Inside Chef David Burke's Sophisticated Upper East Side Townhouse, David Burke Tavern

Nicole Schubert | May 6, 2019 | Food & Drink

When you visit David Burke’s sophisticated and intimate outpost, nestled on East 62nd Street, you can do more than devour steamed lobster dumplings and porterhouse dry-aged steaks, you can feast your eyes on contemporary art from Burke’s personal collection and exchange a glance or two at rows of celebrity signed salt bricks tightly layered in a covert pink Himalayan salt room too. David Burke Tavern, a modern American restaurant situated inside the first two floors of an Upper East Side townhouse, is a contemporary gastronomic hot spot that aims at offering an adventurous showcase of revolutionary culinary techniques and creative presentations that are outside of the box.


In his latest chat with Manhattan, Burke gave us an insider's look at his elevated Upper East Side eatery, his personal collection of art and what guests have to look forward to this spring with the launch of the spot's new menu.

You recently announced that you would be launching a new spring menu at your Upper East Side outpost, David Burke Tavern—so tell us what we can expect to see on it.
DAVID BURKE: We’re always changing the menu at David Burke Tavern because we are inspired by seasonality, but this time we’re launching a new really creative menu that will have that "wow" factor. We’re bringing back a few of the classics, like my swordfish chops and then adding a few newer dishes like a pork shank and a whole roasted seabass.

David Burke Tavern has become a Manhattan hot spot on East 62nd Street. What originally encouraged you to open this Modern American Restaurant?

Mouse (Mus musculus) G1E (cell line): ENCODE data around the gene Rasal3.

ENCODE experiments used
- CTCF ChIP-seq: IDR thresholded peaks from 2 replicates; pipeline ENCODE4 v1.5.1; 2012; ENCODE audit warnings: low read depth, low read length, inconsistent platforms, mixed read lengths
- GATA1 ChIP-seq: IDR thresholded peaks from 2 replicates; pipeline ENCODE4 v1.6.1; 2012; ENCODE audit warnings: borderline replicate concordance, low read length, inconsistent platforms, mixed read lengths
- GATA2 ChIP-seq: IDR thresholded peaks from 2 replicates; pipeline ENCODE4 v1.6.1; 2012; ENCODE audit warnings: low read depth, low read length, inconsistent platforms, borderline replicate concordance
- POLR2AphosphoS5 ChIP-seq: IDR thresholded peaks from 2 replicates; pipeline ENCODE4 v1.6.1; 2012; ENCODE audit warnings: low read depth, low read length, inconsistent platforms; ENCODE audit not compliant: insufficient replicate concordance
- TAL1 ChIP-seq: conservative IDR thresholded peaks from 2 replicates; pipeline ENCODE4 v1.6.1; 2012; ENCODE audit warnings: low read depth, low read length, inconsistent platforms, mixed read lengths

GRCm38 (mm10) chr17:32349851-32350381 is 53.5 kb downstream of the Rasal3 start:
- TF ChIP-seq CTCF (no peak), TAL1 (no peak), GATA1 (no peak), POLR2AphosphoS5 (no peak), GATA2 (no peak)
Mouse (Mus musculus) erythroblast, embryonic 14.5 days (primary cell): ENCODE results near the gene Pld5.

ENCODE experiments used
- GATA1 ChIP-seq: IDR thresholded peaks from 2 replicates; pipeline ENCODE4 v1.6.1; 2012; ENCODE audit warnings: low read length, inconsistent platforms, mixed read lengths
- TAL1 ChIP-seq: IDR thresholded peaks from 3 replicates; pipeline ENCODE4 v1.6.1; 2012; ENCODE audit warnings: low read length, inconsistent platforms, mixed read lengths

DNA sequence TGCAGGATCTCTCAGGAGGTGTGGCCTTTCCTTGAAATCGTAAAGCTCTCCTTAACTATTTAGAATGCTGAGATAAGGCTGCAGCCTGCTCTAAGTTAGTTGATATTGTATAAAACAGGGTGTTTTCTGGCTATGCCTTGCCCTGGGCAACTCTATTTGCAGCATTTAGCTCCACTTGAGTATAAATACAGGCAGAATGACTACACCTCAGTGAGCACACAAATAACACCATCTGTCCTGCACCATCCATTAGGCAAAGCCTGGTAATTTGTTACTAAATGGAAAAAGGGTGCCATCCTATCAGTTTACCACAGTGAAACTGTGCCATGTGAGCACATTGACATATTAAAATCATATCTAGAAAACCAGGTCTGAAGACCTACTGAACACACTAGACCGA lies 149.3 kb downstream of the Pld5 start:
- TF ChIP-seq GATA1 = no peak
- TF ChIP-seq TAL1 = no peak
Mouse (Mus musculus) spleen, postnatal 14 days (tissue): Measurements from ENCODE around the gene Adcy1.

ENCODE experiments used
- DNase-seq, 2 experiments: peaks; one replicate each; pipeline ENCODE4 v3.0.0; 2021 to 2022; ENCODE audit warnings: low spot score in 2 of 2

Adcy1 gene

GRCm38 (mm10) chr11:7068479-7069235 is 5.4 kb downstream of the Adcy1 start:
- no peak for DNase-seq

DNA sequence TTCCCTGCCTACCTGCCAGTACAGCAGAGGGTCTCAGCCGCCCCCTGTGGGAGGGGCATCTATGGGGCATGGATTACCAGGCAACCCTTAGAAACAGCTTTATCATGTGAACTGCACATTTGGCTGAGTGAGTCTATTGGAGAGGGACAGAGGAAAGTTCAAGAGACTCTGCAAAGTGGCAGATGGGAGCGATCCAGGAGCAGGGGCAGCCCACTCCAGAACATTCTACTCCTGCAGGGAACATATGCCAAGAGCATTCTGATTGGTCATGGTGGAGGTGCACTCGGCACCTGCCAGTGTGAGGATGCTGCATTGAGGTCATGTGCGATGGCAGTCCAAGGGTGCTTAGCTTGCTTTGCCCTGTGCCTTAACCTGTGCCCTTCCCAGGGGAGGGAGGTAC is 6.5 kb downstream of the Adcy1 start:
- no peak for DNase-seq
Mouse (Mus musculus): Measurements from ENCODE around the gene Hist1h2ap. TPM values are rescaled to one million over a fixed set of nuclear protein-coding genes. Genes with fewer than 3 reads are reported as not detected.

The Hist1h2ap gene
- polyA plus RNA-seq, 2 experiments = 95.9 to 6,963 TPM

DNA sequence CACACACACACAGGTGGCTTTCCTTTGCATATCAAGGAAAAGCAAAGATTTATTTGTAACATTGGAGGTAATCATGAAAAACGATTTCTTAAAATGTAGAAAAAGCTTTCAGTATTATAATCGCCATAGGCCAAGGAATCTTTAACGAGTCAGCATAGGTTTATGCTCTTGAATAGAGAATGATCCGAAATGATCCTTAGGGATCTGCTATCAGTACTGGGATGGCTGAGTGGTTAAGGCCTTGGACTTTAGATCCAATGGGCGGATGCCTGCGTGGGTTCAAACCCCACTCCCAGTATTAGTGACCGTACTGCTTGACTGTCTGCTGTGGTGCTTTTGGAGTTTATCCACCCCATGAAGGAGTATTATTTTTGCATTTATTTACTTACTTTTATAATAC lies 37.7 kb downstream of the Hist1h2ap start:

DB: I’ve been on the Upper East Side since 1992, when I was at Park Avenue Café, so I had a following up here and our 62ndstreet townhouse is beautiful. It was a natural fit.

The tavern’s intimate backdrop also highlights select works of art chosen from your personal collection including pieces by early modernist Marc Chagall, the sculptor Livio de Marchi and artist Mitchell Schorr. What made you bring pieces from your personal collection at home into your restaurant?
DB: They’re beautiful works of art and there is no reason to have them in my house or in storage, so I have them where I can share them with others. I like to enjoy them too and I spend far more time at work than I do at home.

Tell us more about Michael Schorr's “Hot in the Kitchen,” which depicts you cooking in your own kitchen. What were you making?
DB: I don’t quite remember, but I was likely at the Beard House. It could have been my angry lobster dumplings!


One of the most unique things about your restaurant is the pink Himalayan salt room, where you dry-age the spot's beef. Tell us why you patented this process.
DB: The venture came about when I was tinkering with another idea, and the salt-aging process happened to be a result. We trademarked it because we wanted to be the first to market; its proprietary, but we are flattered when people copy it. We just don’t want to lose the importance of where it came from and it’s pretty neat to have a U.S. patent.

When you're not dining in at your own restaurants, where do you like to grab something to eat?
DB: I still like the River Café, that’s my go-to. Or I’ll stop by at J.G. Melon after work for a burger.

Do you have your mind set on opening another David Burke outpost?
DB: In the garden of the Garden State!

Photography by: David Burke Tavern